Battery Metals
Feature Articles
US Battery Sector Fails to Keep Pace in Global Race
March 2021
China has emerged supreme in the race to manufacture the high-tech batteries that power electric cars and store renewable energy with 93 "gigafactories"—compared to only four in the US. If current trends continue, China could have 140 gigafactories by 2030, while Europe would have 17 and the US, just 10.

In this scenario, the US would be reliant on outside trading partners for much of its battery supply, a concern given that the military is planning to electrify a bigger share of its vehicles and equipment. It would also mean the US misses out on the investment and jobs boom the sector is expected to bring given that automakers like General Motors, Volkswagen and Ford Motor are rushing to make bold pledges about transitioning to all electric cars. To avoid this, the US will need to keep the technology in the country and incentivise companies to manufacture domestically. However, this proposition is only realistic if the federal government gets squarely in the game, financing an aggressive push to increase domestic battery manufacturing and production of their raw materials. Indeed, this is what governments in China, South Korea and Europe are already doing.

China sees batteries as crucial in its ambition to dominate the electric vehicle industry and has poured funding into the technology. The government has spent at least US$60bn to support the industry, including research-and-development funding, tax exemptions and financing for battery-charging stations, according to the Center for Strategic and International Studies, a Washington think tank. That’s encouraged 400-plus Chinese companies to get involved in the electric-car game. The Chinese government helped partly state-owned Contemporary Amperex Technology become one of the world’s biggest battery suppliers in an astonishingly short timeframe. Given that China's electric vehicle sales regained momentum during the pandemic last year, the generous subsidies for buyers have been cut by 20% for 2021. While the reimbursement differs depending on the vehicle's range, the standard payout in 2020 was roughly RMB18,000 (US$2,800), which will now be reduced to around RMB14,400 (US$2,228).  

The European Union is subsidizing battery production to avoid dependency on Asian suppliers as well as to keep auto jobs. Last month, the European Commission announced a EUR2.9bn (US$3.5bn) fund for battery manufacturing and research, which followed a EUR3.2bn (US$3.9bn) initiative in December. The European Battery Innovation project, which involves 12-member states and 42 participants, will give state aid to Tesla, BMW, and others to support the production of electric vehicle batteries and help cut imports from China. Indeed, Tesla could stand to receive at least EUR1bn (US$1.2bn) in public funding from Germany for setting up a battery cell factory near Berlin. The initiative, which will run through 2028, is expected to unlock an additional EUR9bn (US$10.9bn) in private investments. Maroš Šefčovič, in charge of the European Battery Alliance, said he expects the bloc to be manufacturing enough battery cells each year to power at least 6m electric vehicles.

Key European markets, such as France and Germany, expanded subsidies last year to increase purchases of electric vehicles. For example, in Germany, EVs with a sales price below EUR40k (US$48.5k) will qualify for a EUR9k (US$10.9k) subsidy until December 2021. All petrol stations in Germany will be required to offer EV charging points to boost demand and address refuelling concerns.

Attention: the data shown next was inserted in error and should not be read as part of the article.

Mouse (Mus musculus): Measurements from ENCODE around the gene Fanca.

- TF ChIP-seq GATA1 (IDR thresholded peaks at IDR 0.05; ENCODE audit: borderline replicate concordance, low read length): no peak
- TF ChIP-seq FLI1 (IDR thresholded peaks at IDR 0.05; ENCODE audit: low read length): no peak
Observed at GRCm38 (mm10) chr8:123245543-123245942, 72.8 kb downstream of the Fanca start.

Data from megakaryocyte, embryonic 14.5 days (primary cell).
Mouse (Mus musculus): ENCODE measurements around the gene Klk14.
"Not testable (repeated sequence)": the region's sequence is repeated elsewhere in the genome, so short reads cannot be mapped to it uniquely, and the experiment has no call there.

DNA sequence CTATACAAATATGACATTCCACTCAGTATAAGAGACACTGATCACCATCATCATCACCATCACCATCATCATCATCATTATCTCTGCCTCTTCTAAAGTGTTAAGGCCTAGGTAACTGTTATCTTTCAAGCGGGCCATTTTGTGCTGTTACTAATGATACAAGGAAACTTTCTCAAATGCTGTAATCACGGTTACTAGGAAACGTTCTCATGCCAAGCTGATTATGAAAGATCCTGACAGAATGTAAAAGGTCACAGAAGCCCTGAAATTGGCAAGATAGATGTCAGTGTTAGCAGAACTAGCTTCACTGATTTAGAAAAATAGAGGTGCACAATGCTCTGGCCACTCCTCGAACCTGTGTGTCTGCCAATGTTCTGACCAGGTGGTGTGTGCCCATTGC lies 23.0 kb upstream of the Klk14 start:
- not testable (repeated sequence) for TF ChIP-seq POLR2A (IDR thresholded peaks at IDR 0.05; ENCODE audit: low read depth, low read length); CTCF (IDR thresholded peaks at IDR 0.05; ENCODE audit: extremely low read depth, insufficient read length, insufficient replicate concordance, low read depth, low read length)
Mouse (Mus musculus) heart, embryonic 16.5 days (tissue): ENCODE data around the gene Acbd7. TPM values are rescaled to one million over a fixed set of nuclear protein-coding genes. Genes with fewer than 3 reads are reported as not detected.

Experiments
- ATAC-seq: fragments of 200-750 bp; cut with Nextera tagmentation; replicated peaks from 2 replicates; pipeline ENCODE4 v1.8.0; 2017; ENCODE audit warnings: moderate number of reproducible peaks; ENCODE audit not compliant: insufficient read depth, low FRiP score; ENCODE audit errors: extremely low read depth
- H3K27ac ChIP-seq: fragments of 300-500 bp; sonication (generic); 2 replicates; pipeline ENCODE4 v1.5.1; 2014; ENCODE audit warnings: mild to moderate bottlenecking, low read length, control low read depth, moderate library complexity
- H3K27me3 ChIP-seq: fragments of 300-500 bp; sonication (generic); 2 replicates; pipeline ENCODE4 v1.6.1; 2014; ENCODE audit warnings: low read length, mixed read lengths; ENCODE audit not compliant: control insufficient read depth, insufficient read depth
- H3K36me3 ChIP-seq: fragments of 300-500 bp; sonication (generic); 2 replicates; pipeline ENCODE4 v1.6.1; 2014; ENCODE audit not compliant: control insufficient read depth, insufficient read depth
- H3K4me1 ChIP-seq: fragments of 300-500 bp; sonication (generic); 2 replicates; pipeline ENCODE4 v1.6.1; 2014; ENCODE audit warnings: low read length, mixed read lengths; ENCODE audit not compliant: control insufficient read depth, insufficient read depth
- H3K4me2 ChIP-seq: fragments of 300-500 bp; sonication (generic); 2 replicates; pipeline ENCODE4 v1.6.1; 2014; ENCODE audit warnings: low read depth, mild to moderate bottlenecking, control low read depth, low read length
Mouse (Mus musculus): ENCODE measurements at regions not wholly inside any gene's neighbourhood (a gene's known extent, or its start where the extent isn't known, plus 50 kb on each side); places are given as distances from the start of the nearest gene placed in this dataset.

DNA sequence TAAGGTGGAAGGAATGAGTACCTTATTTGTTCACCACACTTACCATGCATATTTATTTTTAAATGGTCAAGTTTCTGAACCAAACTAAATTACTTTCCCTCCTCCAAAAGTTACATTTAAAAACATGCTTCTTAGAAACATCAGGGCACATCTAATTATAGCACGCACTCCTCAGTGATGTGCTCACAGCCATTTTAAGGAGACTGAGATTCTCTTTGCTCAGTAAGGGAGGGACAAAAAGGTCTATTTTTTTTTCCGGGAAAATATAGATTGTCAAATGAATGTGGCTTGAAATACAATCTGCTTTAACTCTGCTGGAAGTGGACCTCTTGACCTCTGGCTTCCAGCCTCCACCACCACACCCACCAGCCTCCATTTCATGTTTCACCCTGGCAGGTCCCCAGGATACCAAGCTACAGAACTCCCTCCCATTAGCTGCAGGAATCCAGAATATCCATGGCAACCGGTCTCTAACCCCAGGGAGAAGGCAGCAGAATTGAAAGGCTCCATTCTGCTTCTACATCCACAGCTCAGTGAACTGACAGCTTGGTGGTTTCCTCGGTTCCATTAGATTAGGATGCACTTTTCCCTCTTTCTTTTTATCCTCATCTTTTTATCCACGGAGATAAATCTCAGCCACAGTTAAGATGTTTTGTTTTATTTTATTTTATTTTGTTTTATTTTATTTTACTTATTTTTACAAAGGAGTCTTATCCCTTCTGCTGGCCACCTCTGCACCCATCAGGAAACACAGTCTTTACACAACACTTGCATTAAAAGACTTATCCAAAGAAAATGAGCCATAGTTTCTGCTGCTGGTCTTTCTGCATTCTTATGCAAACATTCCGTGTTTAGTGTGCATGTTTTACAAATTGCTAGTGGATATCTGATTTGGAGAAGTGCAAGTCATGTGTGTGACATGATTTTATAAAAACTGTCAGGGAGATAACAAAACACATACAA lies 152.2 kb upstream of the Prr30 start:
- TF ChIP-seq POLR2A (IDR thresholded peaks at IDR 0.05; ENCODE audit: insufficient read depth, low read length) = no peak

The Biden administration took the first step towards building a green-energy workforce by signing an executive order to replace the government's 645k vehicle fleet with electric vehicles assembled in the US. Mr Biden said the fleet changeover will assist his administration’s plan to create 1m new jobs in the US auto industry. He also announced plans for stricter use of American-made parts in government--purchased vehicles, denouncing the current 50% threshold as not high enough. The president also pledged to install 500k charging stations by 2030, revise and extend tax credits for buyers and tighten fuel economy standards for internal combustion engine vehicles, which the Trump administration loosened.

Under the Obama administration, the world's biggest economy offered federal loan guarantees to EV makers, such as Tesla. The country also introduced a US$7,500 tax credit for EV purchases, but this incentive was limited to 200k cars per manufacturer, which both Tesla and General Motors have already used up. Some of this federal support dried up under President Trump, under criticism from Republicans. Apart from California, which has introduced a host of incentives and regulation, the country has largely left the sector to fend for itself. But this is looking likely to change.

The US Department of Energy announced in February US$100m in funding to support low-carbon energy technologies. National Climate Advisor Gina McCarthy reiterated the Biden administration believes an aggressive shift to a clean energy economy can reinvigorate the US economy and create "good-paying union" jobs. Meanwhile, the formation of the new Climate Innovation Working Group will focus on commercializing technologies like direct air capture and battery storage.

The new US energy secretary Jennifer Granholm plans to revive a US$40bn energy loan program to boost investment in clean energy and harden the electric grid after widespread blackouts in Texas last month and California last year. “If we’re going to add the gigawatts of clean energy to the grid that we need to in order to do electric vehicles, in order to accommodate all of the data centers that are being added, we have got to invest…and harden the grid,” the former Michigan governor said. The program, which offers federal loans and loan guarantees to start-ups and energy projects, has tens-of-billions authorized by Congress but left untouched by the Trump administration.